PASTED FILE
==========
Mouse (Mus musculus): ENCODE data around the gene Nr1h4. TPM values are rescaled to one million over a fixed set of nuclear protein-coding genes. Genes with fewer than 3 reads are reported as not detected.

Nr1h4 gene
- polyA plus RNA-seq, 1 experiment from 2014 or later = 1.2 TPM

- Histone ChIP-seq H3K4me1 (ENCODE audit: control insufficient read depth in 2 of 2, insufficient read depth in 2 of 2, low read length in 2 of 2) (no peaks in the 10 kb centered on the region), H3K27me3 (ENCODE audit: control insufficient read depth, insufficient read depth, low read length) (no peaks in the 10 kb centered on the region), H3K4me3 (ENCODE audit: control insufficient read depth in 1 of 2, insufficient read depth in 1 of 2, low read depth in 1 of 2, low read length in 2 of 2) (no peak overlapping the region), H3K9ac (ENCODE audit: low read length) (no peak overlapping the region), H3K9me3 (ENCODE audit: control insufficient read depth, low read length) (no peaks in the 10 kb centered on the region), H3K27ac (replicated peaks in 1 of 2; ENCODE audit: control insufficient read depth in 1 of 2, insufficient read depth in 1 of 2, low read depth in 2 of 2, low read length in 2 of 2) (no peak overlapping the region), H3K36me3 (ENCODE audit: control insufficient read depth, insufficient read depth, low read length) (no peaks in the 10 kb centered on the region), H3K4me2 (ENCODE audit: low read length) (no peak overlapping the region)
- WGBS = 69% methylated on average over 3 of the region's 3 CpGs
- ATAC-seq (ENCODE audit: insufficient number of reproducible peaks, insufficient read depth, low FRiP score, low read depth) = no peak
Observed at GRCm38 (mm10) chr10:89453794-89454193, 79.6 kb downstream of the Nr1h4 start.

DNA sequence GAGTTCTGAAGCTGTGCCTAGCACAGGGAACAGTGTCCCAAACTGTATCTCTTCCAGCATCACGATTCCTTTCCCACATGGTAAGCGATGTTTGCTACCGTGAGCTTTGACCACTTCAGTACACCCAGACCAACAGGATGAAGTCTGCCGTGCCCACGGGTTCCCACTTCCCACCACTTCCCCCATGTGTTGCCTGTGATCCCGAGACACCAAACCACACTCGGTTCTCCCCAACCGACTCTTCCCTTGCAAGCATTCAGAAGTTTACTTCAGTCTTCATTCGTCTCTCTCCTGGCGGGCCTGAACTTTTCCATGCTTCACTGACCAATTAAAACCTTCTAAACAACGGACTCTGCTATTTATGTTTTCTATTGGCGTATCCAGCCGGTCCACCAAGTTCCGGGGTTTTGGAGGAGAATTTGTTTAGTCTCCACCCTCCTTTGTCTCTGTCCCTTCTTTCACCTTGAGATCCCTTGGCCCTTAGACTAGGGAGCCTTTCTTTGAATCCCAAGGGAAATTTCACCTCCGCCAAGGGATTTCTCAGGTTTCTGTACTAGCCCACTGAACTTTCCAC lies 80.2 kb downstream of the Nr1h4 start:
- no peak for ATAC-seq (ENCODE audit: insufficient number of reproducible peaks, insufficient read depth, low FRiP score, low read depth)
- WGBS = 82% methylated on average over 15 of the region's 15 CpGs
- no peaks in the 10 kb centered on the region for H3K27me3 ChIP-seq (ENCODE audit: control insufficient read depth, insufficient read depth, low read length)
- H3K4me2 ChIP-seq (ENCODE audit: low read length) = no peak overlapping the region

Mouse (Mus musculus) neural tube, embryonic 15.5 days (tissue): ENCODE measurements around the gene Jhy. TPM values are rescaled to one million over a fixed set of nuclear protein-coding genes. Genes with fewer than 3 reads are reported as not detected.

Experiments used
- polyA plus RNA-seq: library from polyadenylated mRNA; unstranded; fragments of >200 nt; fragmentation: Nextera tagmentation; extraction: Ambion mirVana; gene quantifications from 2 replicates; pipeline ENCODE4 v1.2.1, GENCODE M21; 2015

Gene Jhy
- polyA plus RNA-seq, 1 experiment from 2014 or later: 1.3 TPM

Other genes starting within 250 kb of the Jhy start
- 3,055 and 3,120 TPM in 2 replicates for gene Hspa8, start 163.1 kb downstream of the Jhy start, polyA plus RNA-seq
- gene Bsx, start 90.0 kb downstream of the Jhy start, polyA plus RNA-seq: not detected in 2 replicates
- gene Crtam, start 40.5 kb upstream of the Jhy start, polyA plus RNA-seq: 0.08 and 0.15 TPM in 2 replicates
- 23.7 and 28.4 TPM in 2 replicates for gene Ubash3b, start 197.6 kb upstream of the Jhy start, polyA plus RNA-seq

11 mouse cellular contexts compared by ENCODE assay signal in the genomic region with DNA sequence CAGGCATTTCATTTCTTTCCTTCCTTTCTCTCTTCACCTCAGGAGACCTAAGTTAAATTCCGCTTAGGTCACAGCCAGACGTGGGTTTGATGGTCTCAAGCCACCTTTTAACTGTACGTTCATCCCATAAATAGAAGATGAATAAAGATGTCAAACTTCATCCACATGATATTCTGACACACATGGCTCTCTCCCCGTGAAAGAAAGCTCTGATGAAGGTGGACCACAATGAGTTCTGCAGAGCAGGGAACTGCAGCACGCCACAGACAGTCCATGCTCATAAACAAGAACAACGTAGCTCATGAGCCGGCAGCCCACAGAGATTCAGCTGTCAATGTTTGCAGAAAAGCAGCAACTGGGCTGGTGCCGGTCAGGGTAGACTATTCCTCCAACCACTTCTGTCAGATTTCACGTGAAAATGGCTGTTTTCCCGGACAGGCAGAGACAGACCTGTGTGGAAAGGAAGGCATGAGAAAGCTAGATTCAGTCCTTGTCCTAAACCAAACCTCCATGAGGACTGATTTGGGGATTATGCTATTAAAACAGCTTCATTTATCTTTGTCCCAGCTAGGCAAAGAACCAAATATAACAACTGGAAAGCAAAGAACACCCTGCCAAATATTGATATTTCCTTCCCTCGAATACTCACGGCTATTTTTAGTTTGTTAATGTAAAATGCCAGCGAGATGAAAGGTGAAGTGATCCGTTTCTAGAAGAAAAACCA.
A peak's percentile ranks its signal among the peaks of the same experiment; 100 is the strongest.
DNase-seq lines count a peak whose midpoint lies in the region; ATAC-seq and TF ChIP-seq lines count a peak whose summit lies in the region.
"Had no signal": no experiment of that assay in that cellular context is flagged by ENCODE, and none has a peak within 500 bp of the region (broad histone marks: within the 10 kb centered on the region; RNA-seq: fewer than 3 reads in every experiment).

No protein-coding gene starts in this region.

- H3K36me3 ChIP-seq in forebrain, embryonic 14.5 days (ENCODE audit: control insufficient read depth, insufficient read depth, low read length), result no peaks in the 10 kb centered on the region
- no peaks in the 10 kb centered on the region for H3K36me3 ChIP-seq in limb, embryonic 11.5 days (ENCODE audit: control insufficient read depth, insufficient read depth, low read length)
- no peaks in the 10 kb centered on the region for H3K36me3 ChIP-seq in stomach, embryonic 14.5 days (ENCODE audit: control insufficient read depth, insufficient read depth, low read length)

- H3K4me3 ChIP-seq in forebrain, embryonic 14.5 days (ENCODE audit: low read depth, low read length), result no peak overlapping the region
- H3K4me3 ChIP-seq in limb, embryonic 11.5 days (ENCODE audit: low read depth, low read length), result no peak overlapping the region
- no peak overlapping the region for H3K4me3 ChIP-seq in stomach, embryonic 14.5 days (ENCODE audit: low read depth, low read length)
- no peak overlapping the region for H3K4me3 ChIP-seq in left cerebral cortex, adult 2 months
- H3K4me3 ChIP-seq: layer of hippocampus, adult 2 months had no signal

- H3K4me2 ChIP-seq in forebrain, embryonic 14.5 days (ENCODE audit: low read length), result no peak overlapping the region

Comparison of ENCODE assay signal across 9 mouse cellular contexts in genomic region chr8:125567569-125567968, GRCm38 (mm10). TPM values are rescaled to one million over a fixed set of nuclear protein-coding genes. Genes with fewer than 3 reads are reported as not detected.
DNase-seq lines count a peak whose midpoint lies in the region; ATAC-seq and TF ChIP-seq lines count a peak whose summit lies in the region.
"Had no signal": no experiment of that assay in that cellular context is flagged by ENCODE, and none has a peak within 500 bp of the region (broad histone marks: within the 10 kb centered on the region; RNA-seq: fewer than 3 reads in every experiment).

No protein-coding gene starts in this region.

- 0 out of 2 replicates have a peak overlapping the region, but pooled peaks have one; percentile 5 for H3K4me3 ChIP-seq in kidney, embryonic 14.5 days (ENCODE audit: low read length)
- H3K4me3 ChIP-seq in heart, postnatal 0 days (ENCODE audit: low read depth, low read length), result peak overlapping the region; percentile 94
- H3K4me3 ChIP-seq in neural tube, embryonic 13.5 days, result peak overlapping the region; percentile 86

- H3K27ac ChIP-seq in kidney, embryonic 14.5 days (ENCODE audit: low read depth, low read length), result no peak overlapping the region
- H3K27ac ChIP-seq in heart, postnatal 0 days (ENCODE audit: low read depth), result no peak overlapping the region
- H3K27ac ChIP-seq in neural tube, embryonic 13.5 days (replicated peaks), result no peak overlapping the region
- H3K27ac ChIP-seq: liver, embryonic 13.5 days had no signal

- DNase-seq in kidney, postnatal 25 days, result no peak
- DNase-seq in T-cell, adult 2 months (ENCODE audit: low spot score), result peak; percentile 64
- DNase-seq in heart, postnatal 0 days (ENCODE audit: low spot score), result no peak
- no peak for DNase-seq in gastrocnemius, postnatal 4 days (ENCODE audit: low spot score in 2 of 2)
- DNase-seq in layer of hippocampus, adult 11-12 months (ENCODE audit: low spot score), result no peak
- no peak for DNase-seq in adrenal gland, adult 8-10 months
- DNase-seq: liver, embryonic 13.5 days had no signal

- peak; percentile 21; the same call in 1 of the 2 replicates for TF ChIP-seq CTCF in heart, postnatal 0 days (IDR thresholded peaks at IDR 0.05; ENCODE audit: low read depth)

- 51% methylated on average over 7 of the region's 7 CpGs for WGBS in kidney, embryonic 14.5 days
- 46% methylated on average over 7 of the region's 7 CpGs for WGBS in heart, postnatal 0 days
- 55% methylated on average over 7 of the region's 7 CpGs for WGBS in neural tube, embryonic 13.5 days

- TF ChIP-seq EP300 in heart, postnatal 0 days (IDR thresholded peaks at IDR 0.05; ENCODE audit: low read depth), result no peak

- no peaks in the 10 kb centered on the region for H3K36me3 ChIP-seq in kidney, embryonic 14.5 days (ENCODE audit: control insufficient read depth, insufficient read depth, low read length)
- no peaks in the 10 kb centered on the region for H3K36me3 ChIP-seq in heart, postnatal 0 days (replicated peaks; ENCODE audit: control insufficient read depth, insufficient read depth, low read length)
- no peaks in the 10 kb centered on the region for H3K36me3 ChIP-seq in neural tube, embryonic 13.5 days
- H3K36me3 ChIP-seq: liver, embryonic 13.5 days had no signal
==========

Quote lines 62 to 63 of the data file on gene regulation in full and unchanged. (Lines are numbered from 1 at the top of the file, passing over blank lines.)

- no peaks in the 10 kb centered on the region for H3K36me3 ChIP-seq in neural tube, embryonic 13.5 days
- H3K36me3 ChIP-seq: liver, embryonic 13.5 days had no signal